Artificial meat was in the news this week as the results of one of Sergey Brin's alternative investments was unveiled. The Economist has a look at the environmental benefits of artificial meat (quoting a 45% energy saving for meat produced in this way) as well as an interesting quote from long ago - Appetising prospects.
“THE war is won,” declared Winston Churchill in 1931. The victory in question was not military, but technological. Developments in tissue engineering prompted the future British prime minister to enthuse that soon “we shall escape the absurdity of growing a whole chicken in order to eat the breast or wing”. The optimism proved premature. But now, eight decades later, scientists have finally come close to realising his dream. On August 5th they cooked the world’s first hamburger made of meat grown from scratch in a laboratory.
The historic patty was not exactly a Porterhouse steak—and a bit bland, according to two volunteer tasters. At the same time it cost a juicy €250,000 ($330,000), so India and Brazil, the world’s biggest exporters of beef, need not tremble in their cowboy boots anytime soon. But it is nonetheless a welcome addition to the world’s menu.
People have, pace vegetarians, evolved to love meat, which contains many necessary nutrients, and especially protein, in higher concentrations than plants do. The rub is that livestock, the main purpose of which is to pack goodies found in flora into a more condensed form, does not do the job very efficiently. Only about 15% of plant nutrients find their way into muscle. That makes animal husbandry extremely resource-intensive. It already takes up 30% of the world’s ice-free land—and a whopping 70% of its arable land. It also produces 18% of global greenhouse-gas emissions, more than transport (cattle are notorious sources of methane, a greenhouse-gas 20 times more potent than carbon dioxide).
Meanwhile, as poor countries grow richer, so does their appetite for flesh. The United Nations’ Food and Agriculture Organisation forecasts global demand for meat to increase by three-quarters over the next 40 years. This is unsustainable. In contrast, growing meat in factories—or, one day, in your home—is estimated to use up to 45% less energy, 99% less land and 96% less water than farming, as well as to spew out 78-96% fewer greenhouse gases.
The NYT's Dot Earth blog has a post on the "Frankenburger" which included an interesting graph of the benefits that may await.
TED has a talk by the creator of the meat, Mark Post - Meet the new meat: Mark Post at TEDxHaarlem.
The Independent's article on the topic had a look at some of Brin's other investments - 'Close to meat': Foodies underwhelmed by first synthetic beef burger to be eaten in public.
With a personal wealth of $20bn, Sergey Brin isn’t afraid to take a punt on outlandish business ventures. As well as the first lab-grown burger, the Google co-founder has backed asteroid mining and driverless cars.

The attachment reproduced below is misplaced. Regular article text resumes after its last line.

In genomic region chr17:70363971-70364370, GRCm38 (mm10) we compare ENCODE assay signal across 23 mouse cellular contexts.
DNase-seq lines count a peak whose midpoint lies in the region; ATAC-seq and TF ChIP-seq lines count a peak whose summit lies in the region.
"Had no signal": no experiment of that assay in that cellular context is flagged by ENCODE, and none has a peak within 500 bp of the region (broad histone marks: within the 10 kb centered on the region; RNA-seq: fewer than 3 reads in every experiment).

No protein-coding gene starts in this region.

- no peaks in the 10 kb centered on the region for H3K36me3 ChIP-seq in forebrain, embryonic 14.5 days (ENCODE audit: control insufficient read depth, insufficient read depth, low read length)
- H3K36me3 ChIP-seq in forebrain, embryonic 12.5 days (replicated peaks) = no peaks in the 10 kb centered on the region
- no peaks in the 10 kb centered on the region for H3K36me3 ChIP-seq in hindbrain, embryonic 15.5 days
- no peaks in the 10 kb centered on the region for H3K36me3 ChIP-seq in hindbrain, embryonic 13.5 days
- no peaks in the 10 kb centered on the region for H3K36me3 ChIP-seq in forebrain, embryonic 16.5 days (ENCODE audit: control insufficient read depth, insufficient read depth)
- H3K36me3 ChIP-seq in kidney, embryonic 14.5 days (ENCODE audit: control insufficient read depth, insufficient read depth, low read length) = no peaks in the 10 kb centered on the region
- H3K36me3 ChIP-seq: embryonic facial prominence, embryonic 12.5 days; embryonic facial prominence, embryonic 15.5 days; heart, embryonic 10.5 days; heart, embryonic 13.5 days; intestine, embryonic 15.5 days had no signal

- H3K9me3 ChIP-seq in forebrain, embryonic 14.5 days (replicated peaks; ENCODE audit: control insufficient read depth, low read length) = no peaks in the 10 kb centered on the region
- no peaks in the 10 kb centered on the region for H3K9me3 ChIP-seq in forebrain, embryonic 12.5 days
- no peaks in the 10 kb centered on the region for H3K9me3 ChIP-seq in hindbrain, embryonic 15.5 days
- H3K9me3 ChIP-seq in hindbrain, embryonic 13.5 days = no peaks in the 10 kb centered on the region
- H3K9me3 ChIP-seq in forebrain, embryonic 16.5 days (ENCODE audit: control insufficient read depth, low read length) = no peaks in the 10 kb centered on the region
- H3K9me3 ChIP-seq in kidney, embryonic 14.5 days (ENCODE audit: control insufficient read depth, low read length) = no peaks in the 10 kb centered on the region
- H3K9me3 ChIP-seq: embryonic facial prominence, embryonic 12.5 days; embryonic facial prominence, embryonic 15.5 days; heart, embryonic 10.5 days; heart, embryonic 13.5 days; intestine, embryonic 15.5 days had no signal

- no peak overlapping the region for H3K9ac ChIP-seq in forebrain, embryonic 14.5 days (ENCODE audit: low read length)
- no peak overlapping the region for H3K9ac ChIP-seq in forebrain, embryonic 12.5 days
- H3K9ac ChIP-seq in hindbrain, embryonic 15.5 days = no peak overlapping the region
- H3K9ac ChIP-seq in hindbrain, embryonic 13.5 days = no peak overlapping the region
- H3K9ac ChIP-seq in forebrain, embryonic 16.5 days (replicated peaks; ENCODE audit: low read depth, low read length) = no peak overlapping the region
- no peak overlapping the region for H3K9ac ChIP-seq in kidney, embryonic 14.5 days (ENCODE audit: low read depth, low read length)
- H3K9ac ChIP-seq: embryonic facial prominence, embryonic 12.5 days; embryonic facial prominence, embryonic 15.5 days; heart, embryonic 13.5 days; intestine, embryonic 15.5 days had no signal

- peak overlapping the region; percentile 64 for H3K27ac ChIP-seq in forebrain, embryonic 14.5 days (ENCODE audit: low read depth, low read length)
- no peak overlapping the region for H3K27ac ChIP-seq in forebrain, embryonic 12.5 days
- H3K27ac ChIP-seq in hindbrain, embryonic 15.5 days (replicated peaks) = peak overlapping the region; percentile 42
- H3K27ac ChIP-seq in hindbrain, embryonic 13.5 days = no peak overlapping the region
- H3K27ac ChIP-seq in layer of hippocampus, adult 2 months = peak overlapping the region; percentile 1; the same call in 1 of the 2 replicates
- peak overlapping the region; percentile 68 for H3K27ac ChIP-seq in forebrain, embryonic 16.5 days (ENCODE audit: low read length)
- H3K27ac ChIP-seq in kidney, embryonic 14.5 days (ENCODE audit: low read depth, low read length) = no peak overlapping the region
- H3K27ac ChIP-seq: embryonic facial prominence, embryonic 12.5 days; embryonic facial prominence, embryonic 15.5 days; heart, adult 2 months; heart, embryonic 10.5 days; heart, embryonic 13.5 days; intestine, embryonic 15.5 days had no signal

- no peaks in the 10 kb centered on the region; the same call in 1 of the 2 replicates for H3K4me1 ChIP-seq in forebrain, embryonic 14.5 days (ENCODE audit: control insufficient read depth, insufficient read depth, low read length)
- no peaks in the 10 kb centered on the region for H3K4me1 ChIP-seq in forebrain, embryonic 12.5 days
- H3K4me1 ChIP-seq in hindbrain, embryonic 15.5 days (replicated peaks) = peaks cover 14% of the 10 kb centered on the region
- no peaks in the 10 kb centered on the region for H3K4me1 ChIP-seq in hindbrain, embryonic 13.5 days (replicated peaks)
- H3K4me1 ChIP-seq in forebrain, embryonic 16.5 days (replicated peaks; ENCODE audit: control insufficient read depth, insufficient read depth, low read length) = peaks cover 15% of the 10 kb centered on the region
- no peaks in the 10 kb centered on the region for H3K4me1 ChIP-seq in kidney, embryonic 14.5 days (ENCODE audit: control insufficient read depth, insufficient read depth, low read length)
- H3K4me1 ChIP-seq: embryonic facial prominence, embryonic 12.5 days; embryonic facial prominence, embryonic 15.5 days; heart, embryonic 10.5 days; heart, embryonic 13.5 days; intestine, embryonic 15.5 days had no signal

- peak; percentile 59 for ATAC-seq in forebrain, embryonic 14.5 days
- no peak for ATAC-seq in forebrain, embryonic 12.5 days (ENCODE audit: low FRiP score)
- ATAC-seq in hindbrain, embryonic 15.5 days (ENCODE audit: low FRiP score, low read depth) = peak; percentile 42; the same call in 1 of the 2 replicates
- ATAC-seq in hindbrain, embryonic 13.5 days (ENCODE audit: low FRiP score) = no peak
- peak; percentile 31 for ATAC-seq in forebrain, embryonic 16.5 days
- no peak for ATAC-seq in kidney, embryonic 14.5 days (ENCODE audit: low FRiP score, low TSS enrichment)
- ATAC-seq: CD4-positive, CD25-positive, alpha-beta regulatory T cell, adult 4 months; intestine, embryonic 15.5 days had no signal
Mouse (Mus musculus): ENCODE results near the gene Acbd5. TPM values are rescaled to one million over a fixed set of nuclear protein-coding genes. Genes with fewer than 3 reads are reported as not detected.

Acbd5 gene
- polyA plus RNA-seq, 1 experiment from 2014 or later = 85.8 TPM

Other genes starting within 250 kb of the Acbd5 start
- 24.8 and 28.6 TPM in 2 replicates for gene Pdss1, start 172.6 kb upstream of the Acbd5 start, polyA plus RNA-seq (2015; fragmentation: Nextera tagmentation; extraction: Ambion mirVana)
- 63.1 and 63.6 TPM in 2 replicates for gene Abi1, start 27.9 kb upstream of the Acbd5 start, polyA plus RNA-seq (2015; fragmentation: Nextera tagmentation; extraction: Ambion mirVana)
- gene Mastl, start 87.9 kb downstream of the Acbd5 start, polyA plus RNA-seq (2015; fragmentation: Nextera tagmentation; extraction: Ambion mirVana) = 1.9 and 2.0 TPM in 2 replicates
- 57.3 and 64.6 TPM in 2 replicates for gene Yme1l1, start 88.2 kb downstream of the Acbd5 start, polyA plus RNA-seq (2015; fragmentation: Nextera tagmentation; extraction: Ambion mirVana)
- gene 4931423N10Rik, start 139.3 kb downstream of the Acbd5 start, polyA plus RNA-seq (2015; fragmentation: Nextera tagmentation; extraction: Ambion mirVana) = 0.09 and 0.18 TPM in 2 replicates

In 2008, Brin invested $4.5m in Space Adventures, a Virginia-based space tourism company, which is selling trips to the Moon for $100m (£65m). Last year, Brin joined the film director James Cameron by investing in Planetary Resources, a new company set up to exploit the precious metals contained in asteroids, seen as a potential alternative to the Earth’s depleted supply of natural resources.
Brin is an evangelist for driverless “robot cars”. He invested in Tesla Motors, developer of the Roadster, an electric vehicle with a range of 244 miles. Google has put its prototype self-driving cars through 300,000 miles of testing. Brin believes robot cars will be available to the public by 2017.
Philanthropic ventures play an important role in the Brin portfolio. He created Passerelle Investment Company, which buys property in Los Altos, a Silicon Valley town, and rents them at below-market rates. Brin also has an interest in a genetic testing start-up 23andMe, co-founded by his wife, Anne Wojcicki, which gives people data about their ancestry.
Another billionaire who is making some interesting investments (albeit not in the same league as Sergey or Elon Musk) is Amazon's Jeff Bezos, who was in the press this week for his purchase of The Washington Post - Crikey has a look at some of his other investments in the future - What’s a dot-com genius going to do with The Washington Post?.
This isn’t as much of an investment as it is a pet project, but a couple of years ago Bezos spent $US42 million of his own cash on a 10,000-year clock in the middle of the Texas desert.
This new craze has taken tech-heads by storm, and Bezos is right at the forefront of the revolution — he has a modest investment in Makerbot, a manufacturer of 3D printing machines.
This is a strange one. Bezos founded a wreckage recovery business, which is all about finding discarded parts of rockets and spaceships that have fallen into the ocean as part of the Apollo program, way back in the 1970s. Last month he even wrote a blog post from a ship on a mission to find lost parts.
At least this is related to technology. Last year, Bezos joined the CIA in pumping cash into quantum computing firm In-Q-Tel.